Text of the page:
To Find Me Gone

(DiCristina/FatCat; 2006)

By Kate Steele | 22 October 2007

Everyone writes about Vetiver frontman Andy Cabic’s association with Devendra Banhart (Cabic is the guitarist for Banhart’s band, Hairy Fairy, while Banhart has been a part of both Vetiver records) and his “acid folk” movement. If he has tired of the comparisons and name-drops, this review will provide a welcome reprieve. Starting now.

Aside from chance encounters with a handful of freakier artists (predominately Newsom), I’ve stayed clear of the entire sub-genre. Regardless, if you’re like me and, when faced with the prospect of either listening to an entire Joanna Newsom album, or revisiting in full-blush one of the most awkward moments of your adolescence (for example: being asked to assist with a 75 year-old public health nurse’s lecture on heavy petting, hypothetically), you’d happily wear the “bad touch zone” apron, Vetiver will still stand a chance with you. The band’s sound at this point seems to have little to do with “freak folk,” despite both Banhart and Espers drummer Otto Hauser shedding their whiskers on a number of songs.

Refusing to get its freak on, To Find Me Gone leads more towards melodic folk/pop music from the past fifty years than crayola images of unicorn threesomes. We get various echoes of Simon and Garfunkel (the opening of “Maureen”), Nick Drake (the repetitive guitar and hushed vocals on “No One Word”), The Everly Brothers (the harmonies on the upbeat, ‘50s-driven “Won’t Be Me”), and even Neil Diamond (the “Sweet Caroline”-esque, feel-good progression leading up to the chorus -- well, to what would be a chorus if there were one -- on “I Know No Pardon”) infused into what results in a very rewarding, if standard, “folk” album.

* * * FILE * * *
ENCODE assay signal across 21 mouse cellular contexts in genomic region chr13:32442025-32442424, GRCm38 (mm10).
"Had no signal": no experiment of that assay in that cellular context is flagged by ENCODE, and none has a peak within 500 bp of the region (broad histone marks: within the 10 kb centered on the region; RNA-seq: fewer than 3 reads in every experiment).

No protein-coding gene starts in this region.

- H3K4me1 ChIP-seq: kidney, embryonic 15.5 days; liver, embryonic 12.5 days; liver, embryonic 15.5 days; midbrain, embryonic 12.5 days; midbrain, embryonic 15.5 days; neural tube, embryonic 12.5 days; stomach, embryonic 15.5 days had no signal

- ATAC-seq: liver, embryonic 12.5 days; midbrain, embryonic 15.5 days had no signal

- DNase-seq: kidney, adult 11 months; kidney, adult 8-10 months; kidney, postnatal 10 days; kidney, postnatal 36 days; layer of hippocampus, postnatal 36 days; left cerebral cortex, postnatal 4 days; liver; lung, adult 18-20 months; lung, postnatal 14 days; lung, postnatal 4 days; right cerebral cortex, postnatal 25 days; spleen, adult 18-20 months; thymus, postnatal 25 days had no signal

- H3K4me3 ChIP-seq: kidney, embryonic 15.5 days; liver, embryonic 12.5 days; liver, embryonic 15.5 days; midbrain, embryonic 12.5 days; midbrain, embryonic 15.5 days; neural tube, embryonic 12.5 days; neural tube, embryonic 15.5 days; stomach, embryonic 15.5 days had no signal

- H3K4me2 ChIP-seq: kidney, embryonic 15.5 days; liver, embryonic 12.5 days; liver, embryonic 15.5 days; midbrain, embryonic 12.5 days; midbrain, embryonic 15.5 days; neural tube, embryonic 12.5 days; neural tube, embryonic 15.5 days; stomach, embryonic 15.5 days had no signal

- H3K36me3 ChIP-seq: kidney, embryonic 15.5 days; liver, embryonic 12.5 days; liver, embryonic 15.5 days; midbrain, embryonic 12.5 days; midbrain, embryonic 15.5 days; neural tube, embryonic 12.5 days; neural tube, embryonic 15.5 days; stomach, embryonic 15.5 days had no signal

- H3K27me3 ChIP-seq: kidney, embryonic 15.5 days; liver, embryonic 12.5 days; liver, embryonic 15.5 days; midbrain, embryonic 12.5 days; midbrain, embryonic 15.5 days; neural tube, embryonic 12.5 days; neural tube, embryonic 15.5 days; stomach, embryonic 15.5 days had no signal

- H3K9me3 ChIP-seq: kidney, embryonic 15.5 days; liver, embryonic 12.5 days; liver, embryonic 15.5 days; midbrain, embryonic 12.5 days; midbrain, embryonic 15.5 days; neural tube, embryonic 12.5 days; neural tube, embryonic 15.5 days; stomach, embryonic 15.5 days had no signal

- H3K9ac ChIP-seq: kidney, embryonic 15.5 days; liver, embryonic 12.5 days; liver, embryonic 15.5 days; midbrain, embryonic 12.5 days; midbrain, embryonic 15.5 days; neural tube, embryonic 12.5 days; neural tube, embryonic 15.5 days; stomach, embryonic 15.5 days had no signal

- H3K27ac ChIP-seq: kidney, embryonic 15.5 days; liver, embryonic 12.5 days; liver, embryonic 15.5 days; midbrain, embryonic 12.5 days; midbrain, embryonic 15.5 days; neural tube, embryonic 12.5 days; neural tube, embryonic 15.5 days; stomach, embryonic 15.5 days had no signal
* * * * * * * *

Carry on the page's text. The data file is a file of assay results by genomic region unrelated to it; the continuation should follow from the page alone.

Instead of sounding wholly derivative, however, Vetiver simply sound like they mean it, and aren’t afraid to let one chord progress into the expected next, generating a mood of comfort rather than an atmosphere designed to jar. Cabic’s lyrics follow suit, sounding familiar, but putting new spins on dirt-road-worn imagery: “Did I lose my way/ Or did I just play/ the cards the way the dealer gave them to me?” The album opens with “Been So Long,” which, after a minute and a half of instrumental drone, blooms into tribal percussion and some of the most stunning and expansive harmonies you’re likely to hear on this side of Diane Cluck.

But not nearly as spooky, and that will be the selling point for some. If you’re inclined to pre-emptively cringe at Vetiver for the freak-folk association, don’t. To Find Me Gone shows a band as adept at bucking trends as they are at invoking tradition.